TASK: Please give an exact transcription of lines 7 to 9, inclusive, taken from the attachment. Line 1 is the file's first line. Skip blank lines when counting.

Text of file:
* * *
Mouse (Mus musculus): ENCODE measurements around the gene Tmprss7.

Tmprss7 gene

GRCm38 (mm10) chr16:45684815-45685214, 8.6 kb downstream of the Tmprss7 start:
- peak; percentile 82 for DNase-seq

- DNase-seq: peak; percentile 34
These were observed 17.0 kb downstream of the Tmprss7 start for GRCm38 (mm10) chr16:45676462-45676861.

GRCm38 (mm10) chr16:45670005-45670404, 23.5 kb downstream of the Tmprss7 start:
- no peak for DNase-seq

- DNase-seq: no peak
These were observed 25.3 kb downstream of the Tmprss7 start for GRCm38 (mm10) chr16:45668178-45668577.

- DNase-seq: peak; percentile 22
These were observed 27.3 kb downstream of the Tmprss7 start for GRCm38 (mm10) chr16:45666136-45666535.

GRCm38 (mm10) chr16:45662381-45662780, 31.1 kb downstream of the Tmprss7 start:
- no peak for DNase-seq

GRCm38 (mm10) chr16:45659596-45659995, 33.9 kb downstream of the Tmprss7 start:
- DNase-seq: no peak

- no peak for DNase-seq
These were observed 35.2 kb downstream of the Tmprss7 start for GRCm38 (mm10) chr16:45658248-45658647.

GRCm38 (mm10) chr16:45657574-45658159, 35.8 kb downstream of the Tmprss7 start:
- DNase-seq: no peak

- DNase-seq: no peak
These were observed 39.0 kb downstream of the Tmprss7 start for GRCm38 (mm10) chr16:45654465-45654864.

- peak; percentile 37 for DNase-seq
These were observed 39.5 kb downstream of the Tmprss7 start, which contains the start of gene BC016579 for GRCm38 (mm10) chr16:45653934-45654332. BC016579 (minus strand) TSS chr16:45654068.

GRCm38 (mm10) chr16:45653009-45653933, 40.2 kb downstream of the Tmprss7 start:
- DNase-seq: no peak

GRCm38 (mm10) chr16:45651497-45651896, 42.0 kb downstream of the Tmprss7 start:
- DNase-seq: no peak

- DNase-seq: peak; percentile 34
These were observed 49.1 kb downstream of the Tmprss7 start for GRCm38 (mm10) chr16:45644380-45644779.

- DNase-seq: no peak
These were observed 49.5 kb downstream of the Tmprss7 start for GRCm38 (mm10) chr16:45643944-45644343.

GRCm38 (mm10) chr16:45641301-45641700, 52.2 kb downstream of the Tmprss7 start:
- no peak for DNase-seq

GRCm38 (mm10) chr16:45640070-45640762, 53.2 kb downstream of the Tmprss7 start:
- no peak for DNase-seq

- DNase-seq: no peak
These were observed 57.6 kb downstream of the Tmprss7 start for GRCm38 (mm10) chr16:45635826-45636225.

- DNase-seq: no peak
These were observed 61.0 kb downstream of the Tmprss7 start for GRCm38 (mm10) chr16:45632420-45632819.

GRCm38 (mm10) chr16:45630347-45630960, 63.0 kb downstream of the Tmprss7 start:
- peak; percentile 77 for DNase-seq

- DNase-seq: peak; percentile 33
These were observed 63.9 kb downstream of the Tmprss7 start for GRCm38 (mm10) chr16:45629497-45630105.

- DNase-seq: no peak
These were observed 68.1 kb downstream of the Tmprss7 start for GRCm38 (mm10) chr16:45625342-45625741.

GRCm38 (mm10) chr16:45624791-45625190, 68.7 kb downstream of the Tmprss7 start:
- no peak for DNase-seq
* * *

GRCm38 (mm10) chr16:45670005-45670404, 23.5 kb downstream of the Tmprss7 start:
- no peak for DNase-seq

- DNase-seq: no peak